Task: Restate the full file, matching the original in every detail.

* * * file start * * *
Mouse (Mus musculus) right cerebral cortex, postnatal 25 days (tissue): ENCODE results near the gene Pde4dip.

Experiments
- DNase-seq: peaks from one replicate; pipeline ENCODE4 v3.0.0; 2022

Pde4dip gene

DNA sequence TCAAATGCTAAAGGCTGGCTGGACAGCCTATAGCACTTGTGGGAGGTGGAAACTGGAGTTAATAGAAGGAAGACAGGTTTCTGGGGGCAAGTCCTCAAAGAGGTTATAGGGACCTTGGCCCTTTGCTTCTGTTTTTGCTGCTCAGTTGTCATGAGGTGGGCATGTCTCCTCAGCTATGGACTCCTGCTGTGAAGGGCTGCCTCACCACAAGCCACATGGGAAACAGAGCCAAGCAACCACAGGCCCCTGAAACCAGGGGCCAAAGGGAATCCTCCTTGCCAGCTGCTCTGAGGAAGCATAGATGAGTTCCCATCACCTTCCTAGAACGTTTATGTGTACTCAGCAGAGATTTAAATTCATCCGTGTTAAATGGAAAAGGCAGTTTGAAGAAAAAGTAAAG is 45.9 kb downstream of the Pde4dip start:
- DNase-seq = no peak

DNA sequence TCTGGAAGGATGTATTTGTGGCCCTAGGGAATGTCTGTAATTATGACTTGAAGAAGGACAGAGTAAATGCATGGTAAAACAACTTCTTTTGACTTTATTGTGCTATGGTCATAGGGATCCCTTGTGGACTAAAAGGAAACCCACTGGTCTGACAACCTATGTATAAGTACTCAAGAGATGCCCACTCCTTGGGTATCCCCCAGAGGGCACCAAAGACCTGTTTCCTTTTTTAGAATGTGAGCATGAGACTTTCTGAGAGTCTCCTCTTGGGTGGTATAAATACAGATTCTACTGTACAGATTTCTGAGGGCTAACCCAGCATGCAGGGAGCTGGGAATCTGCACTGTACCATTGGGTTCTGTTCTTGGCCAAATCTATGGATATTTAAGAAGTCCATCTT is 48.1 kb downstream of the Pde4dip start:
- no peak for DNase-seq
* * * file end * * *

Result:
Mouse (Mus musculus) right cerebral cortex, postnatal 25 days (tissue): ENCODE results near the gene Pde4dip.

Experiments
- DNase-seq: peaks from one replicate; pipeline ENCODE4 v3.0.0; 2022

Pde4dip gene

DNA sequence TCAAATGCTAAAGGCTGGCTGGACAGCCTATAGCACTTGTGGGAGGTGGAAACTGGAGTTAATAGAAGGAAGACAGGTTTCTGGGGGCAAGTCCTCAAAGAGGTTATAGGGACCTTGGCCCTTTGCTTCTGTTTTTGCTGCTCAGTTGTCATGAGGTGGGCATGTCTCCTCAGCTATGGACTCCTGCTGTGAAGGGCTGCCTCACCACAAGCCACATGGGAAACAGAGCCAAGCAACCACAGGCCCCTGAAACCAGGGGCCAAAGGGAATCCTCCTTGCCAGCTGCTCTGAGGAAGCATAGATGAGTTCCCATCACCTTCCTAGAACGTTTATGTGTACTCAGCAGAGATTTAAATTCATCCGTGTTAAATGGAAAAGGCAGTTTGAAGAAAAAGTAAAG is 45.9 kb downstream of the Pde4dip start:
- DNase-seq = no peak

DNA sequence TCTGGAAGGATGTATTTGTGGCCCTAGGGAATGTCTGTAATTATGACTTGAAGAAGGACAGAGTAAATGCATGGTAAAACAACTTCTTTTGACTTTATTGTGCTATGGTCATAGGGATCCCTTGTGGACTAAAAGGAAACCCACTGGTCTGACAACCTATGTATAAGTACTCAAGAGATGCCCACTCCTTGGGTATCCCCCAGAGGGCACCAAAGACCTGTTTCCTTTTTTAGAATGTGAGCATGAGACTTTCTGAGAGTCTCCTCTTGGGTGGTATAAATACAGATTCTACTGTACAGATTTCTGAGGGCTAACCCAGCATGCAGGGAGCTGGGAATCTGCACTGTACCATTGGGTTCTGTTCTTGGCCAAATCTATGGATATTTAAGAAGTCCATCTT is 48.1 kb downstream of the Pde4dip start:
- no peak for DNase-seq